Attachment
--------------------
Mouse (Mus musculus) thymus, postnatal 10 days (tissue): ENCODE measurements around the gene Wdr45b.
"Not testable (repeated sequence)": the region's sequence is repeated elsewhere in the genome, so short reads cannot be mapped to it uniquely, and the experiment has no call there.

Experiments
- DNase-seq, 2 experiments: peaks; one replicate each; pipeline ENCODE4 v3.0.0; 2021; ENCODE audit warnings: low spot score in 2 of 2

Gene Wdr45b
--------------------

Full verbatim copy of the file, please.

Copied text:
Mouse (Mus musculus) thymus, postnatal 10 days (tissue): ENCODE measurements around the gene Wdr45b.
"Not testable (repeated sequence)": the region's sequence is repeated elsewhere in the genome, so short reads cannot be mapped to it uniquely, and the experiment has no call there.

Experiments
- DNase-seq, 2 experiments: peaks; one replicate each; pipeline ENCODE4 v3.0.0; 2021; ENCODE audit warnings: low spot score in 2 of 2

Gene Wdr45b